COVID - 19 Update
August 10, 2020
Your church council and pastor are here to provide an update on our discussions regarding church services and the use of our building for the next months. We continue to be grateful for the opportunity to gather and worship via Zoom and for the work of the many fellow parishioners who make it happen. In fact, that group has been expanding in number lately and growing the possibilities of what we can do online.
We continue to review a number of resources for input in our decision making, including recommendations from the Governor’s Office, The Center for Disease Control, state and county guidelines, as well as resources from the ELCA and our synod. Importantly, we are also listening to input from the members of our congregation.
We are aware that “COVID Fatigue” has set in for some, or all of us to a certain degree, and acknowledge that an exclusively online experience is not totally fulfilling. We know that there are questions on when we might be able to return to in person worship, particularly when we see some other churches doing so, especially the Roman Catholic archdiocese. We want to be back in our beloved space at Zion, surrounded by our blessed people in who we are as this corner of the body of Christ. Yet, as we review the evidence, statistics, and executive orders in our area, it is our view that the risks remain high regarding in person worship.
In considered options for in person worship, we still see the following obstacles:
Social/physical distancing remains a necessity, limiting the number of people who could attend service.
Children would be unable to attend indoor services because of their inability to social distance.
We do not have the budget or human power for the supplies and equipment that would be required to sanitize the church appropriately between services.
Communion is still not an option since it would put our clergy at risk and make social distancing impossible.
Singing is still not an option because of the high level of risk it poses. In addition, hymnals and bulletins would not be available since they cannot easily be sanitized.
Reopening would require limiting the number of worshipers who can attend in person and excluding vulnerable members from attending because of the risks. Zion has prided itself on our message of welcome and inclusion for all. Creating an environment that excludes members of our congregation goes against that belief.
As a member of our synod and in solidarity with Detroit congregations, Zion has pledged to planning our building re-openings together, based on the readiness of our most vulnerable urban communities. Our commitment to all returning together when it is safe for all churches is our deliberate choice for faithful justice seeking. It is also in our practical self-interest as we are bordering communities. In fact, we encourage everyone who has not done so to check out the Solidarity Service now available on our youtube page.
As frustrating as it is, the council has concluded and is recommending that we continue our worship via Zoom. The reality is that while there have been some gains in slowing the spread of the virus, we remain in a dangerous situation on both a local and national level, and in fact the number of Michigan cases of COVID-19 is rising again. We do not feel we can currently safely return for in person worship and do not wish to put our congregation and clergy at risk when we have a viable alternative.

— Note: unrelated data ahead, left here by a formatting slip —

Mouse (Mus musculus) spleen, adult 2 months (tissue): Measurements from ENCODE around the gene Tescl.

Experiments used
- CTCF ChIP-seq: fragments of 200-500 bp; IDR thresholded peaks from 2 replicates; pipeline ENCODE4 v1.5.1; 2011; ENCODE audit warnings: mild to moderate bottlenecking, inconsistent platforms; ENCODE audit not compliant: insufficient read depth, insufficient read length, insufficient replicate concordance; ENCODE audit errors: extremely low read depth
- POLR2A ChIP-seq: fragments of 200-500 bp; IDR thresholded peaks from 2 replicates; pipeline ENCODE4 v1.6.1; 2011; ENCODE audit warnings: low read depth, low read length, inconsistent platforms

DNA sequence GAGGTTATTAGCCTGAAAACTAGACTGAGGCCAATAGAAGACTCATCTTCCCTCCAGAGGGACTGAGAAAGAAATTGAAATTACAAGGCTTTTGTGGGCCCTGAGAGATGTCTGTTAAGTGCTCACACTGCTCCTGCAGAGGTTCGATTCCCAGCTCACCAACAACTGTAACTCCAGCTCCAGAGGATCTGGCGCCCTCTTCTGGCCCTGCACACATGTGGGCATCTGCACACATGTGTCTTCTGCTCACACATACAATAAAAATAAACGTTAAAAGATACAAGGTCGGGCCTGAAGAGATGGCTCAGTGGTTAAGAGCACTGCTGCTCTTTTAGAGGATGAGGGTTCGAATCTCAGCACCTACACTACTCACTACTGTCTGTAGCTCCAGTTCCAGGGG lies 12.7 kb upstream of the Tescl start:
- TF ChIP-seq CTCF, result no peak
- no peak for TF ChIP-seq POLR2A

So when might we return to 143 Albany? This important question is difficult if not impossible to answer right now. The bishop’s office does not yet have a target date to recommend return, and neither do we. We will continue to evaluate all ways to enhance worship and share the gifts of Zion. We are blessed with so many talented members willing to share their gifts, time, and knowledge and are grateful for their contributions.
In addition, we are not at a standstill! Ministry continues! The following are proposed or in the works for fall online offerings:
-New Members Class
-Fall Weekly Bible Study
-Mental Health/Depression Support Group
In addition, remember that you can see each other in safe ways! Gather in backyards or front porches, restaurant patios or in the courtyard of the church. You can make these things happen. Gather in small groups and do it safely, with distancing and appropriate contact. All is not lost! It is different.
After the exodus from Egypt, the people did not have a physical place to gather. They wandered, and they tried, and did, find their identity in God when they did not have a physical place to even lay their heads, much less to worship. Eventually, when they finally came to the base of the mountain, Moses brought down the tablets, the guidance from God and the ark of the covenant. The ark would not have a home until the reign of King Solomon. Until that time, the ark, or the Word, had to move with the people. It was not rooted in one physical place, but in the living and moving of the people. Let us be inspired by that today. The Word is in you, and moves with you. And one day the temple will be home, but not today. As your leaders we pray for courage, strength, an understanding heart and the patience of the Spirit.
We are happy to answer any questions you may have about our congregation, reopening and plans for the future. Volunteers for worship and other ministries are still needed and coveted. God’s peace and power, and the unending and notorious love of Jesus Christ with the power of the Spirit be with you all.
From the Mountain of Zion,
Your Church Council and Pastor